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AS CHINA’S economy slows, and labour-intensive manufacturing moves elsewhere trying to find cheaper workers, anxious and angry workers are becoming ever bolshier. Based on China Labour Bulletin, an NGO in Hong Kong, the volume of strikes and labour protests reported in 2014 doubled to more than 1,300. Over the last quarter they rose threefold year-on-year, with factory workers, taxi drivers and teachers across the country demanding better treatment.

The authorities often respond with heavy-handedness: rounding up activists and crushing independent labour groups. But in areas, they have also begun to give state-controlled unions more ability to put pressure on management. Officials, usually in cahoots with factory bosses, are beginning to find out a need to placate workers, too.

Independent unions are banned in China. Labour organisations have to be associated with their state-controlled All-China Federation of Trade Unions (ACFTU), whose constitution describes the working class as “the leading class of China” but which normally sides with management. Recently, officials have stepped up efforts to unionise workforces, specifically in privately run factories where they fear not enough unions might encourage independent ones to develop. But official unions have largely refrained from baring any teeth.

New regulations inside the southern province of Guangdong, the place to find a great deal of China’s labour-intensive manufacturing and several from the strikes (see map), might begin to change that. They codify the right of workers to engage in collective bargaining; that is, to negotiate their relation to employment through representatives who speak for all those employees. The guidelines make use of the term “collective consultation”, which in Chinese sounds less confrontational in comparison to the usual term. But, in writing no less than, they give the official unions greater ability to initiate negotiations with management as opposed to, as before, confining themselves largely to organising leisure activities and hoping that workers stay docile.

Meng Han, strike security companies in Guangzhou, the provincial capital, would have welcomed a much more proactive approach by official-union leaders. He was released just last year after nine months in jail for taking matters into their own hands and leading a protest sought after of higher wages. “China’s unions do not participate in the workers,” Mr Meng complains. The new rules would help satisfy his main demand, that workers like him who happen to be hired on short-term contracts through employment agencies needs to be paid the same as permanent staff (they commonly are paid a lot less). The regulations say there has to be “equal purchase equal work”.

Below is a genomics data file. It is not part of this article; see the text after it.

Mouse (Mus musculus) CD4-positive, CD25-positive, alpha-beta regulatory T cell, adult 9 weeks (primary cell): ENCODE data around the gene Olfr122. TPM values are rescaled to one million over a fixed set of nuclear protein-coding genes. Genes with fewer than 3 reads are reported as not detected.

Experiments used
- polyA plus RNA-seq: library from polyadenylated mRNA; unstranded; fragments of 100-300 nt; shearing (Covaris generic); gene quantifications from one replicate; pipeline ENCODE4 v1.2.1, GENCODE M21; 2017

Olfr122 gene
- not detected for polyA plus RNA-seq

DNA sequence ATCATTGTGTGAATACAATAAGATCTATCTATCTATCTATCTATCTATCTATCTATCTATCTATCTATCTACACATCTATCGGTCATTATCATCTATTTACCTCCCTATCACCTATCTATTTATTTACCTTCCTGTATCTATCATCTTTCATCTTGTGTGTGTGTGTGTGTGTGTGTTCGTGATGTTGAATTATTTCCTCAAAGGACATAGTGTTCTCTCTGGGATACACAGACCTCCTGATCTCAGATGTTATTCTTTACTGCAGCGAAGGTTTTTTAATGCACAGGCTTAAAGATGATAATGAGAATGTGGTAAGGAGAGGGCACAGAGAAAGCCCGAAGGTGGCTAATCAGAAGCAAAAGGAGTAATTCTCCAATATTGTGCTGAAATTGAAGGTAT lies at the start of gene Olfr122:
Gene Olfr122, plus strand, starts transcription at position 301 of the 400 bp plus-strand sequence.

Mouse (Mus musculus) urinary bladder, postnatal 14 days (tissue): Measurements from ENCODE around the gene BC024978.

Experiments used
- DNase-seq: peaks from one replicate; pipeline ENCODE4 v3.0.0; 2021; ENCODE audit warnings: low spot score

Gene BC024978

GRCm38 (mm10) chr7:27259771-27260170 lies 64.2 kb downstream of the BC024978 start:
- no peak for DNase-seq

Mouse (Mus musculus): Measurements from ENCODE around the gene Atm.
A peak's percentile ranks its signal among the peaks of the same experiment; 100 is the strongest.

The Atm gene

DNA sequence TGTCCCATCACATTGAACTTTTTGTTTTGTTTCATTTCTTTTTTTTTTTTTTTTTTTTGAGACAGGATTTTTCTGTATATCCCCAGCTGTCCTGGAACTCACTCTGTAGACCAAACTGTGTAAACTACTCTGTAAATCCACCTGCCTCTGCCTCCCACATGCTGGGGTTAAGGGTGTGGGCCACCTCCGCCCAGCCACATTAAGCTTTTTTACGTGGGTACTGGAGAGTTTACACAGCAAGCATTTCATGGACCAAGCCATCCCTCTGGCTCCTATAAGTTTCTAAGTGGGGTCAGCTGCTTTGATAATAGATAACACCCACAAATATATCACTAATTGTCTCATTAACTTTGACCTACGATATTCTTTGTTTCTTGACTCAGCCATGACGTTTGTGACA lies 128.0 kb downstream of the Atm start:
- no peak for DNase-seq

Guangdong’s aim is just not to embolden workers, but to keep their grievances from erupting into open protest that could turn versus the government. Huang Qiaoyan of Zhongshan University in Guangzhou says businesses in Hong Kong, which control most of Guangdong’s factories, opposed the brand new rules, fearing they could result in even higher labour costs. Wages are already rising fast, partly as a result of shortage of migrant labour. Nevertheless the government is less inclined than it once was to heed such concerns. It really has been raising minimum-wage levels, one of its aims being to upgrade Guangdong’s industry by pushing out low-end, polluting factories. The new rules could help accomplish this too.

Employers have won some concessions. Drafters of the new rules dropped provisions which may have fined companies for resisting workers’ efforts to bargain collectively and which will have banned the firing of employees for work stoppages as a result of management’s refusal to barter with workers’ representatives. The regulations require over fifty percent of your company’s workers to back up collective-bargaining before such action can start. Drafts had called for thresholds of only one-third or less.

The regulations effectively shut the doorway to the level of spontaneously-formed teams of workers which have often taken the lead in Guangdong’s strikes. Employees must channel str1ke requests for consultation through unions within the ACFTU.

But if you take on greater responsibility for handling disputes, the ACFTU is also undertaking greater risk, says Aaron Halegua of the latest York University. He believes workers may very well improve pressure around the official unions to represent them better; when they fail, workers could start up the unions and also factory bosses. The brand new rules stop far short of permitting strikes, but Mr Meng, the security guard, sees a hint of change. Not long ago, he says, a lot of people were afraid even to mention the term. “Now it is actually used at all times. To ensure is some progress.”